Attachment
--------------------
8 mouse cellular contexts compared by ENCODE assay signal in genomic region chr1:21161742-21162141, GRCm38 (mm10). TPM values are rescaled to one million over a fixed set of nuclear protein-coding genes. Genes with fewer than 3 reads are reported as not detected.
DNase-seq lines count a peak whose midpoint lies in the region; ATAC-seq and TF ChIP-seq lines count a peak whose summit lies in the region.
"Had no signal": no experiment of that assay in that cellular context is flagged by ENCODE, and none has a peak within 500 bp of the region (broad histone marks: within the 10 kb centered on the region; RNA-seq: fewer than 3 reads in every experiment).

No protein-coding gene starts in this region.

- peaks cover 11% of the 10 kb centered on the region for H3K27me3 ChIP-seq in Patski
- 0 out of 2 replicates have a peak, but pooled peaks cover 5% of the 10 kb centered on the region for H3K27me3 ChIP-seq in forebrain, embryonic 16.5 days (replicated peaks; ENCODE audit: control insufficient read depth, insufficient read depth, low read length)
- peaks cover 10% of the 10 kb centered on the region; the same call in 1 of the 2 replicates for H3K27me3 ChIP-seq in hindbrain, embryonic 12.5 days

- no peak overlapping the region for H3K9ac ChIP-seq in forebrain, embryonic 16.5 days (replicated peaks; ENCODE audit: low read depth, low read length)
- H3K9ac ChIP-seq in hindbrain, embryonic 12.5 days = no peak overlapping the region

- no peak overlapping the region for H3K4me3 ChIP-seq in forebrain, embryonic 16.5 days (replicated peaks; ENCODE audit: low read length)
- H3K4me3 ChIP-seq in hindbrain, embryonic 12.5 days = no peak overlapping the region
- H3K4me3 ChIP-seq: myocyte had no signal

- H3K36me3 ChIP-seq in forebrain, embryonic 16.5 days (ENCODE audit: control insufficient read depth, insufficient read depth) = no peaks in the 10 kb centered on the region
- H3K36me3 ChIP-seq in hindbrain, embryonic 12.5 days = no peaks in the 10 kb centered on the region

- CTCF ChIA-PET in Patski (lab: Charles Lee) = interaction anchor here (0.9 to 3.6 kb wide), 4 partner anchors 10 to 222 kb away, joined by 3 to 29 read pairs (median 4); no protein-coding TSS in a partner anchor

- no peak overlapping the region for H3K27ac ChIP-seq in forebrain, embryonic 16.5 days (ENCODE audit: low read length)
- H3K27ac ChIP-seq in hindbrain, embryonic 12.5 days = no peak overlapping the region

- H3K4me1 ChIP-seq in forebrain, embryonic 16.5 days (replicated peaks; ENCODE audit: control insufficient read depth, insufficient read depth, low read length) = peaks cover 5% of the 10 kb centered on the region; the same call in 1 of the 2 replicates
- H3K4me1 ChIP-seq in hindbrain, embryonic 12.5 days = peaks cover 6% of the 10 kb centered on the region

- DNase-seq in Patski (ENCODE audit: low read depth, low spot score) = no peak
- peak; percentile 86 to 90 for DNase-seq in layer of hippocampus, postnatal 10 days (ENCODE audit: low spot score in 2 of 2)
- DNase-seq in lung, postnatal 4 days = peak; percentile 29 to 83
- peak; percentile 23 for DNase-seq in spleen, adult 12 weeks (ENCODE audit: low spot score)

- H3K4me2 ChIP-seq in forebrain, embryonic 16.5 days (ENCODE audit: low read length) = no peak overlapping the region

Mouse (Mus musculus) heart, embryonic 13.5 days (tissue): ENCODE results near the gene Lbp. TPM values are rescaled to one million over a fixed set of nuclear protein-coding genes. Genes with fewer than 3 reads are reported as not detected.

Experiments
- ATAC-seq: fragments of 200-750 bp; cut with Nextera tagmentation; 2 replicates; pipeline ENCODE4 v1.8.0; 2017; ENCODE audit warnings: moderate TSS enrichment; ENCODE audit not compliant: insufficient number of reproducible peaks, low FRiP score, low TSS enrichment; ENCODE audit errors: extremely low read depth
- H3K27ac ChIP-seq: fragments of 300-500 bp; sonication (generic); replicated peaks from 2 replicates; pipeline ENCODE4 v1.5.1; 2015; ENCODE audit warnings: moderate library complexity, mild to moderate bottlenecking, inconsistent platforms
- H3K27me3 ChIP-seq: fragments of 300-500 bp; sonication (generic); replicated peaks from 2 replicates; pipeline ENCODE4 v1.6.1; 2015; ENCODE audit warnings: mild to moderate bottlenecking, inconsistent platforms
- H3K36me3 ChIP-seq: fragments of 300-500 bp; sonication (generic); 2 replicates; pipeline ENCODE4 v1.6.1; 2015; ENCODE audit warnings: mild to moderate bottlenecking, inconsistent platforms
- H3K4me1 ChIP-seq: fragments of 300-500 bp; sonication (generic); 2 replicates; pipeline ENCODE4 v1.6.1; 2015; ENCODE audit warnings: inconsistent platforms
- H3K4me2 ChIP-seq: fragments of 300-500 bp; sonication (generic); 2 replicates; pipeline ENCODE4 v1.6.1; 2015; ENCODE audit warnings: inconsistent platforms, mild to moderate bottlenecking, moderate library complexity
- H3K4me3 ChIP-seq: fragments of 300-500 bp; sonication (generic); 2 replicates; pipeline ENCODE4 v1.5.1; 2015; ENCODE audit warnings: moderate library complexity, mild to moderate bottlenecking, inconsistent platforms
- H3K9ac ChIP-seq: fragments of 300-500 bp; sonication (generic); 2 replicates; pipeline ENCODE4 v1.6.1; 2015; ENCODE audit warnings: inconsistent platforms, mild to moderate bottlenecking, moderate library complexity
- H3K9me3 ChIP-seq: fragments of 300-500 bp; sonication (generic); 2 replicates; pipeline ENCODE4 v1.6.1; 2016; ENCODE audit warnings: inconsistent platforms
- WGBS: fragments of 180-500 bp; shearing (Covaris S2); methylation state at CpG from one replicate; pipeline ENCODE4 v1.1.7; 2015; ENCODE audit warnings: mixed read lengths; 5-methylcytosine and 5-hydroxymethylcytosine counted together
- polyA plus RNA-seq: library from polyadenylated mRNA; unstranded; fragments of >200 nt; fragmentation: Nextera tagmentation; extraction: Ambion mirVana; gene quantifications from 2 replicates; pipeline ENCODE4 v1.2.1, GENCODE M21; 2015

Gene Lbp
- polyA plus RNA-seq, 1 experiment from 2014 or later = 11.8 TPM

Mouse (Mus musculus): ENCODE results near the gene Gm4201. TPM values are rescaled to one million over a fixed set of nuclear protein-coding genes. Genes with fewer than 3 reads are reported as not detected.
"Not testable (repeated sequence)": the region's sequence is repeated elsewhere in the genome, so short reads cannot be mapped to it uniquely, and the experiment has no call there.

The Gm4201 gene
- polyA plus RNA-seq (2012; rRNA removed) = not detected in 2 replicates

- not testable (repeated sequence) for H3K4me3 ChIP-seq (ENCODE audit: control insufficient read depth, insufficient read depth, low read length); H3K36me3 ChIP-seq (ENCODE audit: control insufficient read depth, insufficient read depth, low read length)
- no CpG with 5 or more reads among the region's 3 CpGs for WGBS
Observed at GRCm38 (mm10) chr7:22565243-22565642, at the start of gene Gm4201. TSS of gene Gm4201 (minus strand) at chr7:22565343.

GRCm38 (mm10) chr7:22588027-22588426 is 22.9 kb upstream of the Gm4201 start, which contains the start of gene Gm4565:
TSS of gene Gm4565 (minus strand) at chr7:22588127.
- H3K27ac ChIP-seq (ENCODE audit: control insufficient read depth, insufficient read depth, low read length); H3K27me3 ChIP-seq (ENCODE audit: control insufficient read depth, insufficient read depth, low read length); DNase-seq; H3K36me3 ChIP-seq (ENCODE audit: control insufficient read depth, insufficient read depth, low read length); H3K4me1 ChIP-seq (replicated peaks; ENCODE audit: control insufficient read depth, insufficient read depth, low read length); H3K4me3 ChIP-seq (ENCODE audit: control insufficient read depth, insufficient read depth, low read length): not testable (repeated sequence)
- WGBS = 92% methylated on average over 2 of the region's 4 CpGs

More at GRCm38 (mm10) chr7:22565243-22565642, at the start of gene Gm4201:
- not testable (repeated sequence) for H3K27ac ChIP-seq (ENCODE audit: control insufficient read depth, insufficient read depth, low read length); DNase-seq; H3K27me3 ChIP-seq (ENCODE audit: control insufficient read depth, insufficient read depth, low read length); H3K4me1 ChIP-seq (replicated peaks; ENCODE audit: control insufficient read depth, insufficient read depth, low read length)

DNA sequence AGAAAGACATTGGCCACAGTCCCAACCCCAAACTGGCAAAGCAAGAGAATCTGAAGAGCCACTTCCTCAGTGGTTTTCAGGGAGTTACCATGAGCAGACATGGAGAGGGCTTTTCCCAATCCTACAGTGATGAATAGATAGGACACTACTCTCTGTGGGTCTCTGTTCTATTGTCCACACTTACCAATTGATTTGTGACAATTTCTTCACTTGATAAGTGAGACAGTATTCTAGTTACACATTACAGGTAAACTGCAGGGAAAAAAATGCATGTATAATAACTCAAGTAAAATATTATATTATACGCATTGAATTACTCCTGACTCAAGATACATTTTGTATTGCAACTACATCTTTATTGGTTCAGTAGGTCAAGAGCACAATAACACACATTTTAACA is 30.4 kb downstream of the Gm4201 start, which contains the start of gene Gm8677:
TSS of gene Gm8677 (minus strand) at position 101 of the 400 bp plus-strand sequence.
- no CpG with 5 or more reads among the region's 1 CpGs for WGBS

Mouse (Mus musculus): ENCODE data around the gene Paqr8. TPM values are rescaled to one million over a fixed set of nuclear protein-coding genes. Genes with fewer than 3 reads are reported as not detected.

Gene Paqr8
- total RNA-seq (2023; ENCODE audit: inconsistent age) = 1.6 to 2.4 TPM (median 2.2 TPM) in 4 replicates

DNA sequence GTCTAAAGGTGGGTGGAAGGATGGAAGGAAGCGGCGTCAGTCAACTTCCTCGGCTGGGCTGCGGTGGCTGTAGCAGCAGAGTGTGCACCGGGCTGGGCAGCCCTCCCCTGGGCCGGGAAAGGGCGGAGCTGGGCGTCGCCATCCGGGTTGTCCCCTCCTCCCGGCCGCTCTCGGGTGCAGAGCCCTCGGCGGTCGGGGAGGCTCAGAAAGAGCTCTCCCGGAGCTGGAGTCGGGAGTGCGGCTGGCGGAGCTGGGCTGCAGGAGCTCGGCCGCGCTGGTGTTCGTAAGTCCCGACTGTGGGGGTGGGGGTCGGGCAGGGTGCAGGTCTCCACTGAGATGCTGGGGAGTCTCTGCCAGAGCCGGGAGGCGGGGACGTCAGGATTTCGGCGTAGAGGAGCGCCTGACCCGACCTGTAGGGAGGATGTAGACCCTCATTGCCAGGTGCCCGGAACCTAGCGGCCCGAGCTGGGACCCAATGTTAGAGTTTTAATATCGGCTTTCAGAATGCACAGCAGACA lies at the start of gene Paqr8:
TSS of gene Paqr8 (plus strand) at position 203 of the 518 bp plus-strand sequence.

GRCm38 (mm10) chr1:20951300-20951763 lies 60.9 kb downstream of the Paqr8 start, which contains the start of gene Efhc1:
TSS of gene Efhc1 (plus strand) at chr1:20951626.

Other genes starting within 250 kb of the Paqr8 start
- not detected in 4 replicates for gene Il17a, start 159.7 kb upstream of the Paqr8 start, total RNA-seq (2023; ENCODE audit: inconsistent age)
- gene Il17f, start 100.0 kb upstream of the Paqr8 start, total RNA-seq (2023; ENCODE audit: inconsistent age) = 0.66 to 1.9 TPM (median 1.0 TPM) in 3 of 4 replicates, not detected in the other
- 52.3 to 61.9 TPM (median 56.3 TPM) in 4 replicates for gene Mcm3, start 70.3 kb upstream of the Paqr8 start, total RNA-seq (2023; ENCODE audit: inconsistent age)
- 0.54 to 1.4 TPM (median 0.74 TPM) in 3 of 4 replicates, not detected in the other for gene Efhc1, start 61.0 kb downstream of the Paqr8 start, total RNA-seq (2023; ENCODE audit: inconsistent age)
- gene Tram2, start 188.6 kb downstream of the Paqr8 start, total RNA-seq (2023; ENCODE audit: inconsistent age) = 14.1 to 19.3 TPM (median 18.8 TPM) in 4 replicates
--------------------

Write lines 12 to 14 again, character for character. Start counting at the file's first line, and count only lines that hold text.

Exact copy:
- H3K4me3 ChIP-seq: myocyte had no signal

- H3K36me3 ChIP-seq in forebrain, embryonic 16.5 days (ENCODE audit: control insufficient read depth, insufficient read depth) = no peaks in the 10 kb centered on the region
- H3K36me3 ChIP-seq in hindbrain, embryonic 12.5 days = no peaks in the 10 kb centered on the region